The Mars Volta - Frances the Mute
Progressive Rock
12 songs (76:57)
Release year: 2005
Reviewed by Bar
Archive review

The contemporary prog scene is unfortunately littered with countless bands that seek to do no more than reproduce the sound of yesteryear’s bands. Bands like Yes and Genesis, in particular, have inspired what is quite frankly a silly amount of sound-alike clones. Thankfully, there are still a few bands like The Mars Volta who approach progressive music with a view towards what that originally meant. They hit the ground running in 2003 with their excellent debut De-Loused in the Comatorium and to this day many observers feel they haven’t been able to match its energy and creativity. I am not one such observer. For me, the pinnacle of their achievements arrived in 2005 in the form of this masterpiece, Frances the Mute.

From the earliest moments of the album, it’s clear that The Mars Volta are keen to break free from standard genre moulds. Much like the great prog bands of the 70s, chief songwriter Omar Rodriguez-Lopez utilises a basic rock framework, but also combines his many other varied influences together in an attempt to expand the boundaries of what might be considered rock. In the first of many curiously titled tracks, Cygnus…Vismund Cygnus, this is already plainly apparent. It’s a hyperactive monster of an opener that straddles the line between punk, post-punk and noise rock, all combined effortlessly with space rock, electronica and elements of pure psychedelia. It’s extremely busy to say the least, but although on first exposure the listener might feel overwhelmed, repeated listening increasingly reveals that every note played and each effect employed are very deliberately placed. The sheer manic energy with which the song is performed is certain to be of interest to metal heads, even if it never strays into proper metal territory.

L’via L’viaquez is one the band’s best tracks ever. It’s a blistering amalgam of electric blues and latin rhythms, with seamlessly incorporated sections of straight-up salsa and an experimental, percussively focused bridge. Sounds weird? That’s because it is, and the fact that The Mars Volta turn it into such an easy to digest, catchy piece of music is yet another reason this album is such a success. The Widow and Miranda That Ghost Isn’t Holy Anymore are tracks which you might say reveal a slightly more delicate side of the band, although they are by no means sterile or pointless. They each employ the band’s horn section to great effect, while Cedric’s vocals and Omar’s guitar get a chance to really shine.

That brings us to the album’s centrepiece, the monumental 32 minute behemoth that is Cassandra Gemini (which is split into 8 tracks). This is the sort of music that the word progressive was originally coined to describe. Instantly, your ears are greeted by Omar making a frenzied, convulsive attack on his fret board which creates an onslaught of notes forming one of the most unique guitar riffs ever penned. From this moment on, the song simply explodes with energy at every turn, featuring a multitude of instruments, each masterfully arranged into the whole. It’s part classic rock, part symphonic prog, part jazz, and part post-punk masterpiece. Eventually, it becomes clear is that the composition doesn’t last 32 minutes just for the sake of density. There are more than enough solid musical ideas here to justify the running time, and it’s a credit to the band that at no point does it ever become boring.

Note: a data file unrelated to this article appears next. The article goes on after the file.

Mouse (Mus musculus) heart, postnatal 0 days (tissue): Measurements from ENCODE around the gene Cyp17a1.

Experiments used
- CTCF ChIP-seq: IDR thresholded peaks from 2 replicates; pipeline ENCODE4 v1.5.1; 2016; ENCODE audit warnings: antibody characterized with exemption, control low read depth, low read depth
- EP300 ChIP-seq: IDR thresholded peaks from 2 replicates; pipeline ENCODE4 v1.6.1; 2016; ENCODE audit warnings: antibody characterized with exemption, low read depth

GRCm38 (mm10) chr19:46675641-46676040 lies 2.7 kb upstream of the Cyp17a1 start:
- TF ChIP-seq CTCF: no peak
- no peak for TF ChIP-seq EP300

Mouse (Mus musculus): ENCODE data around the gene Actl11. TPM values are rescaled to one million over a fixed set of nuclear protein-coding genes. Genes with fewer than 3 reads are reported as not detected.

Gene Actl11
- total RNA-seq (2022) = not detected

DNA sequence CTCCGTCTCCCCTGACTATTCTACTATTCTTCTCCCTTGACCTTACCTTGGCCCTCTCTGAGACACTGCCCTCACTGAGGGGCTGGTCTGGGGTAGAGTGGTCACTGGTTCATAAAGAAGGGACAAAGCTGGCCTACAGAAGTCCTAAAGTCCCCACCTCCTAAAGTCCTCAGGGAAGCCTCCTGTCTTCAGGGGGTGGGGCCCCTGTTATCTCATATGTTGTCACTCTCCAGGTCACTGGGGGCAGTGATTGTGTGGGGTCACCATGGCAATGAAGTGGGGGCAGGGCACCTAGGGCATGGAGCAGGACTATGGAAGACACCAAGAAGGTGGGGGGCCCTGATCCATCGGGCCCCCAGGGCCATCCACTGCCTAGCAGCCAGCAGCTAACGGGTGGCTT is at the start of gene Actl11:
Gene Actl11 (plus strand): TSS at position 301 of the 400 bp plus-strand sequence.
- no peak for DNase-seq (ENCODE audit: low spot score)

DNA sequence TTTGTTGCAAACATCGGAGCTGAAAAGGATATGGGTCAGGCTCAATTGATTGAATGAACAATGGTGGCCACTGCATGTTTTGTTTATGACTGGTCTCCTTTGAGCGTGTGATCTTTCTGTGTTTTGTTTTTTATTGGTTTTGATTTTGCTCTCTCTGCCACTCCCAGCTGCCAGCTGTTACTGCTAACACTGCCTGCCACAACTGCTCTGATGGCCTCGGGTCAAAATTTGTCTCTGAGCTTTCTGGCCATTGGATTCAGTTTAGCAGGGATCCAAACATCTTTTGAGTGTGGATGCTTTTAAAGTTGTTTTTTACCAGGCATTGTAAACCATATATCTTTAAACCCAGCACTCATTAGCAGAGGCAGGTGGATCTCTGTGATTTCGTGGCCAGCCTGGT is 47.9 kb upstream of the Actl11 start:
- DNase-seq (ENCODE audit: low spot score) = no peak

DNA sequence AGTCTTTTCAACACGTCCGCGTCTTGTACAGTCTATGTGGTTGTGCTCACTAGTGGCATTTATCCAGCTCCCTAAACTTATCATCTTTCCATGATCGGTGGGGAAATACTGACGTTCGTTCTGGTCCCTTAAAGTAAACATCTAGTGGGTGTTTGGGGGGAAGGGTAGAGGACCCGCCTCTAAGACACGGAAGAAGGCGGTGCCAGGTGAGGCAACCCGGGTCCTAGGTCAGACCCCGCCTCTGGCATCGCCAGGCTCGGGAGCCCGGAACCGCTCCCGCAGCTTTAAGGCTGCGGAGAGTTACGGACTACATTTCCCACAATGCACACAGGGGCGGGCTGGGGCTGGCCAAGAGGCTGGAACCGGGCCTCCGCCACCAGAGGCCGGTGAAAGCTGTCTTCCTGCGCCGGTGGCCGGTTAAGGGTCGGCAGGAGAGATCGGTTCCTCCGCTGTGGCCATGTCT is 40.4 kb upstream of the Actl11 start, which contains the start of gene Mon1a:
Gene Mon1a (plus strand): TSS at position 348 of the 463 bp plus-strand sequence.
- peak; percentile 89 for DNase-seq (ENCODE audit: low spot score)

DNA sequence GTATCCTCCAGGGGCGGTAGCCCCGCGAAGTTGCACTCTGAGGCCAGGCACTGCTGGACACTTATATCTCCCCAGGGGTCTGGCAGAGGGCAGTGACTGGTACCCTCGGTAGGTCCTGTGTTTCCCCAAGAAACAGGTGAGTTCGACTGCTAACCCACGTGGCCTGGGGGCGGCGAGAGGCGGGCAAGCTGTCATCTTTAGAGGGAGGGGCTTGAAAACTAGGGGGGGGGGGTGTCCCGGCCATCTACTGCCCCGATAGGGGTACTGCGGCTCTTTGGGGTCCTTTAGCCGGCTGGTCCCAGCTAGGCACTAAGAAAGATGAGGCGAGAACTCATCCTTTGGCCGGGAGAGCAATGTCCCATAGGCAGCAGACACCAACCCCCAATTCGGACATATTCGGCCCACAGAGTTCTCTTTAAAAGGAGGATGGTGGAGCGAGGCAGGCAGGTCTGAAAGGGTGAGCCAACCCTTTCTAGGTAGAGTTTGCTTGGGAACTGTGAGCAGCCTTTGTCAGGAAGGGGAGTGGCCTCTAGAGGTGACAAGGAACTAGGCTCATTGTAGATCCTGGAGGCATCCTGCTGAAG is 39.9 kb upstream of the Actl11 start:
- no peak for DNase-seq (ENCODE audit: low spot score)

When this album hit in 2005, it was a revelation for Prog fans starved of genuinely explorative music. Every track is quite different from the last, featuring a vast assortment of influences from rock, jazz, latin music and otherwise, and yet there is a definite sense of cohesion as far the overall sound of the album is concerned. Although the band has issued several fine albums since this release, they have not yet been able to reach the heights to which they soared with Frances the Mute.

Killing Songs :
Cygnus...Vismund Cygnus, L'via L'viaquez, Cassandra Gemini
Bar quoted 94 / 100
Other albums by The Mars Volta that we have reviewed:
The Mars Volta - Noctourniquet reviewed by Milan and quoted 80 / 100
The Mars Volta - De-loused in the Comatorium reviewed by Milan and quoted 90 / 100
The Mars Volta - Octahedron reviewed by James and quoted 86 / 100
The Mars Volta - The Bedlam In Goliath reviewed by James and quoted 96 / 100
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